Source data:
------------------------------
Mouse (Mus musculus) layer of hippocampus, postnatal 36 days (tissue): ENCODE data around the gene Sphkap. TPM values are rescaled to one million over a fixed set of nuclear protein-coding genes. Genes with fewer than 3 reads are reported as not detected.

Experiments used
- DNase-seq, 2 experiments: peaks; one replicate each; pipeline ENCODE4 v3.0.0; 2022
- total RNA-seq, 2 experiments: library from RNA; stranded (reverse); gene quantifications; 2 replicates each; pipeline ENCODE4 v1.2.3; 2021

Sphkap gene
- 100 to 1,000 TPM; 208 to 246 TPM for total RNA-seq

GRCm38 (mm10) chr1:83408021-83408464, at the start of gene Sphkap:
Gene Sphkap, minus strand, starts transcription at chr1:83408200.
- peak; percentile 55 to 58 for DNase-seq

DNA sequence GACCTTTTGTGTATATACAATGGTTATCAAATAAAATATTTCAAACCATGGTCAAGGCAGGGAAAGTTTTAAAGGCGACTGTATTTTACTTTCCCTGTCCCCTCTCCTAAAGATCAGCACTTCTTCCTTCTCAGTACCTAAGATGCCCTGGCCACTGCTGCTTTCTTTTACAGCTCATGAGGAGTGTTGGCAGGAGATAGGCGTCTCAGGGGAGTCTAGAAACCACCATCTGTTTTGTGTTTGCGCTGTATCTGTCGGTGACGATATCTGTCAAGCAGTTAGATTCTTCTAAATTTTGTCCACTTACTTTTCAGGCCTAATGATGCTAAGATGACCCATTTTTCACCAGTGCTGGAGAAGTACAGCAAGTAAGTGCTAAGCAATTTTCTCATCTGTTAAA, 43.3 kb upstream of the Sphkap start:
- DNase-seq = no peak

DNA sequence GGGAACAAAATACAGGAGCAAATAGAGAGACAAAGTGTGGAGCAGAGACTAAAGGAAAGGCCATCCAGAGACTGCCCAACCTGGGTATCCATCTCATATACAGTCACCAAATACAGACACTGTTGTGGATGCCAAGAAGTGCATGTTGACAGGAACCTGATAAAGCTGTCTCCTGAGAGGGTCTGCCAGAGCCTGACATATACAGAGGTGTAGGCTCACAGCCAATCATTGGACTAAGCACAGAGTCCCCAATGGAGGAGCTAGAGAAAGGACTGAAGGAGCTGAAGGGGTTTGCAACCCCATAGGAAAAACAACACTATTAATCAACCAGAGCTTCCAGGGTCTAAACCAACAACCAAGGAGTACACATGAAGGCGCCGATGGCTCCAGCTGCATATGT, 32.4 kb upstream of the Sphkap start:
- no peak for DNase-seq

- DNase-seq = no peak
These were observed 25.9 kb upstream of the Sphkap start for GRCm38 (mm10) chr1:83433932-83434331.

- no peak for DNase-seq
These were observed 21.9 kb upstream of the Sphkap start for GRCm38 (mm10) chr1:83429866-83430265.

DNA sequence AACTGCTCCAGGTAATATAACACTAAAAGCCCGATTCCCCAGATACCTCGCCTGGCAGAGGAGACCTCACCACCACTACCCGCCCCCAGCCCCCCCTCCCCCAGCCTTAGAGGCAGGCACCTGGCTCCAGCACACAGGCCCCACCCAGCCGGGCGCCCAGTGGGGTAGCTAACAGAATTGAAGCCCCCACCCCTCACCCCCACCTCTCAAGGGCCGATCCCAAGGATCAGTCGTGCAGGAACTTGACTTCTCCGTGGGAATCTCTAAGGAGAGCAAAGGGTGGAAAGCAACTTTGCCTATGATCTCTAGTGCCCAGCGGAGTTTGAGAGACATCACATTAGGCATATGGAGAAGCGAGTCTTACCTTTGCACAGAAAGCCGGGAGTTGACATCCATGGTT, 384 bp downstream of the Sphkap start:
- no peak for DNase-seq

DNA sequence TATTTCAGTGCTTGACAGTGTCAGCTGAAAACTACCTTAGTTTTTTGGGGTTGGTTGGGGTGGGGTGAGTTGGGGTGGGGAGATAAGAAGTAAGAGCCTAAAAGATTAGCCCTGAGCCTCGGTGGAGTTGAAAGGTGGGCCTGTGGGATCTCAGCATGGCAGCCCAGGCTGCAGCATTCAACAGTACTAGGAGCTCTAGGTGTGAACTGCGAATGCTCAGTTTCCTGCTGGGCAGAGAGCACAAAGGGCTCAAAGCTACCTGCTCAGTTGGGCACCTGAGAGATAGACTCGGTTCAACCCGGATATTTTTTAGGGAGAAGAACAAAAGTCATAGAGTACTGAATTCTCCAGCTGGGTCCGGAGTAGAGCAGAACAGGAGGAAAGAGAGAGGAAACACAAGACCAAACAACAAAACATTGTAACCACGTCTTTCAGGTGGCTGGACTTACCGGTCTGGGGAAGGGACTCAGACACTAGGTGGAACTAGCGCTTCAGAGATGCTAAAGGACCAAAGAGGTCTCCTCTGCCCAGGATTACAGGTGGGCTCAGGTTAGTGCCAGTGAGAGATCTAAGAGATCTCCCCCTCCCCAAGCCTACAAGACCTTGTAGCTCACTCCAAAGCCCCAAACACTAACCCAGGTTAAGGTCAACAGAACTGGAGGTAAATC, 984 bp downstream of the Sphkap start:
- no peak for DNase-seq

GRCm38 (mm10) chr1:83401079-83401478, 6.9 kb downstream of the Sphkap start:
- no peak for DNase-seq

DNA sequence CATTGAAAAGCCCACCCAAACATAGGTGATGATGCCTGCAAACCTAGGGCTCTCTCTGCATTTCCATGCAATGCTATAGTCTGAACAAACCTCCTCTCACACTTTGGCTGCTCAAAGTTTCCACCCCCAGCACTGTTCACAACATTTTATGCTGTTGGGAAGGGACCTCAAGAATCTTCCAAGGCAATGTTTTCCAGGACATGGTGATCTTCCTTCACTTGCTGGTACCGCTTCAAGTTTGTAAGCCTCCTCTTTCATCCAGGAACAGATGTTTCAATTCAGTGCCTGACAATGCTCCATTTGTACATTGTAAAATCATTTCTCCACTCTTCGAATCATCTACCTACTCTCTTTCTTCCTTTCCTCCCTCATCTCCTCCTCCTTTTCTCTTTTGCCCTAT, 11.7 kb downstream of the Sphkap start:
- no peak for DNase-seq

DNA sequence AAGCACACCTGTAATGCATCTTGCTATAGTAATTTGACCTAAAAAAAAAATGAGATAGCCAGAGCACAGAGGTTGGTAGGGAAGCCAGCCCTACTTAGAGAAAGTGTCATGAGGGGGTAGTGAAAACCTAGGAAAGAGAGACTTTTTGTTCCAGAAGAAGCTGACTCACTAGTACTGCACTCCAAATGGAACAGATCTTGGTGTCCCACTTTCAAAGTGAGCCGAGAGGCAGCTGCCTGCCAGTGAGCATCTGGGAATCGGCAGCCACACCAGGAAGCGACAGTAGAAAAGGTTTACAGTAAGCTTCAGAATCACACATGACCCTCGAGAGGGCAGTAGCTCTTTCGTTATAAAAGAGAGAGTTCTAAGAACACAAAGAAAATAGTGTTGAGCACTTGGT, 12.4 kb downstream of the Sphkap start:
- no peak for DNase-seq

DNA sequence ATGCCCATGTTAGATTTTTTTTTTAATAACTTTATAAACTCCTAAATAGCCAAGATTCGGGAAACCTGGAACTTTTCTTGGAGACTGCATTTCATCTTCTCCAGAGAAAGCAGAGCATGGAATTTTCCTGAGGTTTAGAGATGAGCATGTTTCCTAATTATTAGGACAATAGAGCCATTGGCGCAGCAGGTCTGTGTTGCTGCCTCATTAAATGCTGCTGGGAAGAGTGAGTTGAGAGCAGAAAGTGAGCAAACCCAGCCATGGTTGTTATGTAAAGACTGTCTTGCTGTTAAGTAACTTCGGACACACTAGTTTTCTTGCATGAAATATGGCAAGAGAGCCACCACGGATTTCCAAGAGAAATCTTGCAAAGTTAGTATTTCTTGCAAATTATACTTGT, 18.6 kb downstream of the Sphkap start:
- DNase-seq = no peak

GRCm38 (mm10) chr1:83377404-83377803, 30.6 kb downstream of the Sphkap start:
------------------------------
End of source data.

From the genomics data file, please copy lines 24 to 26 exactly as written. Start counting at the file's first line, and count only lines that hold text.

DNA sequence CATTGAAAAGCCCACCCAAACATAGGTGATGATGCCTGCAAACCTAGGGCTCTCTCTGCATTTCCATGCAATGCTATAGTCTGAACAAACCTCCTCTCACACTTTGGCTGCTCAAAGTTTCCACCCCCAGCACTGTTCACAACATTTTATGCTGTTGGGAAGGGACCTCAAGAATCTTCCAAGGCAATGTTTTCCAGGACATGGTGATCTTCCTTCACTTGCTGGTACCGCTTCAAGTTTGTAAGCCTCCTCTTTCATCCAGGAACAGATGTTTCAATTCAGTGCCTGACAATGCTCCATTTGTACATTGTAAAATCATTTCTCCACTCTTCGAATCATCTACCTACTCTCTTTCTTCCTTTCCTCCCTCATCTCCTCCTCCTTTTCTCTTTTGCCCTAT, 11.7 kb downstream of the Sphkap start:
- no peak for DNase-seq

DNA sequence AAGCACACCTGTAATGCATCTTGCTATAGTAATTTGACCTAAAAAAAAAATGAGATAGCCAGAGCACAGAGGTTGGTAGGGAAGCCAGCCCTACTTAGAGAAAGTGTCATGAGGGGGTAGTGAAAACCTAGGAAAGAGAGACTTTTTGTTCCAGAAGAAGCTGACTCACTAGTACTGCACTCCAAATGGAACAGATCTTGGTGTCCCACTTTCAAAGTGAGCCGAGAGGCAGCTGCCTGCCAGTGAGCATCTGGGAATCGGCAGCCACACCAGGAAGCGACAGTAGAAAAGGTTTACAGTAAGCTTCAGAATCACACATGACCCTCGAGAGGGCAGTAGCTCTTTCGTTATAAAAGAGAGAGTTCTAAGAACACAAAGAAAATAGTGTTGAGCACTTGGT, 12.4 kb downstream of the Sphkap start: